Manatee Lagoon also recently launched their Marine Science Series, which will run through December 18, teaming up with the Reef Institute. The series is for 5th grade students and is aligned with Next Generation Sunshine State Standards. The live lessons are led by an educator from either Manatee Lagoon or the Reef institute. There are two Manatee Masters assigned to teaching the series and DiLoreto says that the Manatee Lagoon classroom has been turned into a studio. Although virtual learning does pose many obstacles she was glad to see how well the Manatee masters have adapted and how all these organizations have come “together during this challenging time to…offer something for the greater good of the community.”  

Manatee Lagoon also has a series of educational videos supplemented with worksheets and at-home activities, which have been created on an ongoing basis since the facility closed its doors to the public. The series is filmed by the Manatee Masters at home.

Then of course there is always the Manatee Cam. While it is quiet right now, when the waters cool the Manatees will come, with December and January generally being the densest. During Manatee season the Manatee Masters take count twice a day. Perrin says that since she’s been working there the greatest number they have counted was close to six hundred. Using Manatee Lagoon’s Manatee Cam you can watch them from the comfort of your own home.

Not only has their expansion further into the online world during COVID-19 created new partnership opportunities, it has also allowed them to reach a wider audience.

“Being open to the public [we] would only get people visiting the area, but now we can reach people from their homes all the way across the U.S.,” Perrin says. Perrin was impressed with the interaction the students had not only with the hosts, but with each other during the Wild about Wildlife summer camp.

One event coming up is their annual Manatee Fest, marking the 5th anniversary of Manatee Lagoon this February. The event is traditionally an in-person free event. Multiple community partners and environmental groups set up tents and provide activities for participants. Last year participants could make an environmental pledge and even take pictures at a selfie-station. In 2021, Manatee Lagoon plans to continue that tradition virtually.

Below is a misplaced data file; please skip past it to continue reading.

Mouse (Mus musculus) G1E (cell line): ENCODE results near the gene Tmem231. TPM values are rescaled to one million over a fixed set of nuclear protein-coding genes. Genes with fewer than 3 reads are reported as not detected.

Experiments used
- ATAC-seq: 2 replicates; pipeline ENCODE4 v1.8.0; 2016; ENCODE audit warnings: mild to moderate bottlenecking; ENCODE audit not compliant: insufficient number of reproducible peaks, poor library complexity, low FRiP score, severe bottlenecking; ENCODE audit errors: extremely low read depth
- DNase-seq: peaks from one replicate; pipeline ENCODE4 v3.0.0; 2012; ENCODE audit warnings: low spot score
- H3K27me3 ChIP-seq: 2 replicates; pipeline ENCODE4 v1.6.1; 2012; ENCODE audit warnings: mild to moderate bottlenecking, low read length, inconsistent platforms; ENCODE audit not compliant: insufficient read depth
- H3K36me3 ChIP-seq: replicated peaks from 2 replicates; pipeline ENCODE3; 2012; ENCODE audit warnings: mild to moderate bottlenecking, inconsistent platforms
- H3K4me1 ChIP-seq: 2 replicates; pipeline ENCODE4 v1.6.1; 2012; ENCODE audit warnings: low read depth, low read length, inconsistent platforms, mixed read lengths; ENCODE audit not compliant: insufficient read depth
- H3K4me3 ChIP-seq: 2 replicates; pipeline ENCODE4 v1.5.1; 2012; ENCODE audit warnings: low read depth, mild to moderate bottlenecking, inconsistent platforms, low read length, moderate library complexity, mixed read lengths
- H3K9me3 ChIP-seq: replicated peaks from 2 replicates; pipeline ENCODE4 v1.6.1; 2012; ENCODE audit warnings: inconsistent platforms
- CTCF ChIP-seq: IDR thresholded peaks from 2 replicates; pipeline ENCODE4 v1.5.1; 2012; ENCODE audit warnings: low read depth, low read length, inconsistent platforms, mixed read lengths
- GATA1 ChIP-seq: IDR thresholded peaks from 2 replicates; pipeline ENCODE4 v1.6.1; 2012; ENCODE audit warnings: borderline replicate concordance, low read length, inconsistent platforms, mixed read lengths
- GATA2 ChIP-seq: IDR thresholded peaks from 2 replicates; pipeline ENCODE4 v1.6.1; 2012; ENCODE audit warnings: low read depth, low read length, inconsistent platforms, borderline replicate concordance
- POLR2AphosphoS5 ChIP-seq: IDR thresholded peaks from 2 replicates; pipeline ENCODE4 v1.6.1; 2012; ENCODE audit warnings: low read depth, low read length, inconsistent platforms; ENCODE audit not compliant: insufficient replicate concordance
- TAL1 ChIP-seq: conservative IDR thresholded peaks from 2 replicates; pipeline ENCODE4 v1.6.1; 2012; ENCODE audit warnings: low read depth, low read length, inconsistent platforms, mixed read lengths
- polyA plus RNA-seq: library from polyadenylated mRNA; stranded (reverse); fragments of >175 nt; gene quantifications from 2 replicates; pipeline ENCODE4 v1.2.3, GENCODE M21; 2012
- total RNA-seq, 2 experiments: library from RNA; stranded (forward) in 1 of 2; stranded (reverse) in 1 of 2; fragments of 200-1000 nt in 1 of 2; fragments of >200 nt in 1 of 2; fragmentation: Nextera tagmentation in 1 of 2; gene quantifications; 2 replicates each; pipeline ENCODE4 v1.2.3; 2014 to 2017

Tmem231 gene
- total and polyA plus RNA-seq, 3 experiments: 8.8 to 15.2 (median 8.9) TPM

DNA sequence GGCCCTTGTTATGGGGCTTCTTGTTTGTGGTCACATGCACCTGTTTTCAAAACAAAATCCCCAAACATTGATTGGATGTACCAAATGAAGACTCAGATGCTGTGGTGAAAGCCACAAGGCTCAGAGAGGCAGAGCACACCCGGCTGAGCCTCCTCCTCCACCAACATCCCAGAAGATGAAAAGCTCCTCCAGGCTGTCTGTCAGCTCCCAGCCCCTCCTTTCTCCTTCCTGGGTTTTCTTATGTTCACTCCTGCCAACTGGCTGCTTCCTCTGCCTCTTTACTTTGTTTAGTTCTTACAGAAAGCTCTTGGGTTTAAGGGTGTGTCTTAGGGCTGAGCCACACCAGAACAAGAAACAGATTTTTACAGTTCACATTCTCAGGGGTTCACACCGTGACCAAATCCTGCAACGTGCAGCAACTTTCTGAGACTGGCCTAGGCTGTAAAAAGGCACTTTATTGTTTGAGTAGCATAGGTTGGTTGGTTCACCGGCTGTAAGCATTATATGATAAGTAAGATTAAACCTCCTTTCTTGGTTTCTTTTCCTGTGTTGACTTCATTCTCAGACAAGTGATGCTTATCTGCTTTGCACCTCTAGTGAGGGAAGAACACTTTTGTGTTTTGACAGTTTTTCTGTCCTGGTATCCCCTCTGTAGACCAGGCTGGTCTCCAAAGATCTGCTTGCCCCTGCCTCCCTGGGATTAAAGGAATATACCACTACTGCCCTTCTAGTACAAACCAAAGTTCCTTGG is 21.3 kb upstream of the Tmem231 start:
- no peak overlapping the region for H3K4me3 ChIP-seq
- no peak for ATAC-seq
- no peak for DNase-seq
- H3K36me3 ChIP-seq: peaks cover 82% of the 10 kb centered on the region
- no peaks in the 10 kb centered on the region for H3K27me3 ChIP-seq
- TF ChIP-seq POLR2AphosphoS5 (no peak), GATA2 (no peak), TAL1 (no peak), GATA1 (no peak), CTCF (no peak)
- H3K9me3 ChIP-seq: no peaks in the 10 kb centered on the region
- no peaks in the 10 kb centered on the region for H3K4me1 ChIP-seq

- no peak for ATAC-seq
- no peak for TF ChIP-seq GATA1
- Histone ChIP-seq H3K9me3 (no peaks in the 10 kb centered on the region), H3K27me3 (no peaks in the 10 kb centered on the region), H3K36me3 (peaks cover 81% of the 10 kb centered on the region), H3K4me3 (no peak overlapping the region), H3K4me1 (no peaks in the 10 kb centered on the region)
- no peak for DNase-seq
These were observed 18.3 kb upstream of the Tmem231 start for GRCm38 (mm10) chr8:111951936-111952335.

“We are in the beginning stages of planning it…but we definitely still want to celebrate our anniversary and give the community the opportunity to experience that right from home in a safe way,” DiLoreto says. They will be announcing the details for that in the next couple of months on their website.

Currently, there is no set date for their opening, but they are following COVID-19 developments closely and will continue to keep us posted. 

And even after they open to the public, online learning is here to stay, DiLoreto says. 

“[We] are super excited for the day that we can open our doors to the public in a safe way…when we do reopen we will definitely continue the virtual learning opportunities just seeing how many people we have reached outside of this immediate area…we are going to keep the virtual programming, I think it’s been a huge success,” DiLoreto commented. “In the next couple of months we will be launching some new virtual opportunities, we hope to do virtual tours of the center, and are open to any and all possibilities, so we will definitely be doing it long-term.”